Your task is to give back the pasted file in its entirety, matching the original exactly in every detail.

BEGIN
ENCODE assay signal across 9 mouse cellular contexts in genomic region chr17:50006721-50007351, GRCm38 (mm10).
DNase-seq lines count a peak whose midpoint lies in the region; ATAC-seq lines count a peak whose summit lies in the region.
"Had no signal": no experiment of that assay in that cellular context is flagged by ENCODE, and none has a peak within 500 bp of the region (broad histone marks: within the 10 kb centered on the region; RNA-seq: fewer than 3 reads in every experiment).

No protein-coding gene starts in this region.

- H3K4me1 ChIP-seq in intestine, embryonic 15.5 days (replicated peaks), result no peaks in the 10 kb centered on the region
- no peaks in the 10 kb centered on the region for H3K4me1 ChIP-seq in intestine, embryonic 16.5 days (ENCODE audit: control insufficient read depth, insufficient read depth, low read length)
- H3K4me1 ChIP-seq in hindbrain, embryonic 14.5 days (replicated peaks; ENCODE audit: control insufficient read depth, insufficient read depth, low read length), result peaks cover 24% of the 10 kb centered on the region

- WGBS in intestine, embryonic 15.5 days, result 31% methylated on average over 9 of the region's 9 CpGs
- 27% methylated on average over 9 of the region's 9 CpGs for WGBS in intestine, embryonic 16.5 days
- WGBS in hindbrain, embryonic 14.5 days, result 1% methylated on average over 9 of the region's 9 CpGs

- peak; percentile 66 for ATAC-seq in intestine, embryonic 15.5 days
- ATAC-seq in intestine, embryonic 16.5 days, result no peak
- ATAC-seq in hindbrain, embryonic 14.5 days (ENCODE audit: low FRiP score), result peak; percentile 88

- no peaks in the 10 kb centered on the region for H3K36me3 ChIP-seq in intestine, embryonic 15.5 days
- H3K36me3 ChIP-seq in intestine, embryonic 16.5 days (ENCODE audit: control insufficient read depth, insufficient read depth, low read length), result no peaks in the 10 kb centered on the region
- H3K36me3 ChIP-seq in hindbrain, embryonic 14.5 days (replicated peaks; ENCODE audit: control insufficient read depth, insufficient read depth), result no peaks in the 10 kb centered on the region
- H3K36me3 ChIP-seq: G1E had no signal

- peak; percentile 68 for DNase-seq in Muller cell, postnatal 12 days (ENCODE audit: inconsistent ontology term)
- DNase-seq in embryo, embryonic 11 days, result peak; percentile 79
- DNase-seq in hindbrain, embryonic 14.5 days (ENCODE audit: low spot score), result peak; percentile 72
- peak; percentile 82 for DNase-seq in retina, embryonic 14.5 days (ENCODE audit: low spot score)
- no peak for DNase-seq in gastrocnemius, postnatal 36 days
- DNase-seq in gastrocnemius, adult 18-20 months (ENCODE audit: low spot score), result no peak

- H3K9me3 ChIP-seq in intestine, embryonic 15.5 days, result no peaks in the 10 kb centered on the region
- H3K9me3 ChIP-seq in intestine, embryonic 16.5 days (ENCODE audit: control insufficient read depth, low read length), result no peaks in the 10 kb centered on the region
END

ENCODE assay signal across 9 mouse cellular contexts in genomic region chr17:50006721-50007351, GRCm38 (mm10).
DNase-seq lines count a peak whose midpoint lies in the region; ATAC-seq lines count a peak whose summit lies in the region.
"Had no signal": no experiment of that assay in that cellular context is flagged by ENCODE, and none has a peak within 500 bp of the region (broad histone marks: within the 10 kb centered on the region; RNA-seq: fewer than 3 reads in every experiment).

No protein-coding gene starts in this region.

- H3K4me1 ChIP-seq in intestine, embryonic 15.5 days (replicated peaks), result no peaks in the 10 kb centered on the region
- no peaks in the 10 kb centered on the region for H3K4me1 ChIP-seq in intestine, embryonic 16.5 days (ENCODE audit: control insufficient read depth, insufficient read depth, low read length)
- H3K4me1 ChIP-seq in hindbrain, embryonic 14.5 days (replicated peaks; ENCODE audit: control insufficient read depth, insufficient read depth, low read length), result peaks cover 24% of the 10 kb centered on the region

- WGBS in intestine, embryonic 15.5 days, result 31% methylated on average over 9 of the region's 9 CpGs
- 27% methylated on average over 9 of the region's 9 CpGs for WGBS in intestine, embryonic 16.5 days
- WGBS in hindbrain, embryonic 14.5 days, result 1% methylated on average over 9 of the region's 9 CpGs

- peak; percentile 66 for ATAC-seq in intestine, embryonic 15.5 days
- ATAC-seq in intestine, embryonic 16.5 days, result no peak
- ATAC-seq in hindbrain, embryonic 14.5 days (ENCODE audit: low FRiP score), result peak; percentile 88

- no peaks in the 10 kb centered on the region for H3K36me3 ChIP-seq in intestine, embryonic 15.5 days
- H3K36me3 ChIP-seq in intestine, embryonic 16.5 days (ENCODE audit: control insufficient read depth, insufficient read depth, low read length), result no peaks in the 10 kb centered on the region
- H3K36me3 ChIP-seq in hindbrain, embryonic 14.5 days (replicated peaks; ENCODE audit: control insufficient read depth, insufficient read depth), result no peaks in the 10 kb centered on the region
- H3K36me3 ChIP-seq: G1E had no signal

- peak; percentile 68 for DNase-seq in Muller cell, postnatal 12 days (ENCODE audit: inconsistent ontology term)
- DNase-seq in embryo, embryonic 11 days, result peak; percentile 79
- DNase-seq in hindbrain, embryonic 14.5 days (ENCODE audit: low spot score), result peak; percentile 72
- peak; percentile 82 for DNase-seq in retina, embryonic 14.5 days (ENCODE audit: low spot score)
- no peak for DNase-seq in gastrocnemius, postnatal 36 days
- DNase-seq in gastrocnemius, adult 18-20 months (ENCODE audit: low spot score), result no peak

- H3K9me3 ChIP-seq in intestine, embryonic 15.5 days, result no peaks in the 10 kb centered on the region
- H3K9me3 ChIP-seq in intestine, embryonic 16.5 days (ENCODE audit: control insufficient read depth, low read length), result no peaks in the 10 kb centered on the region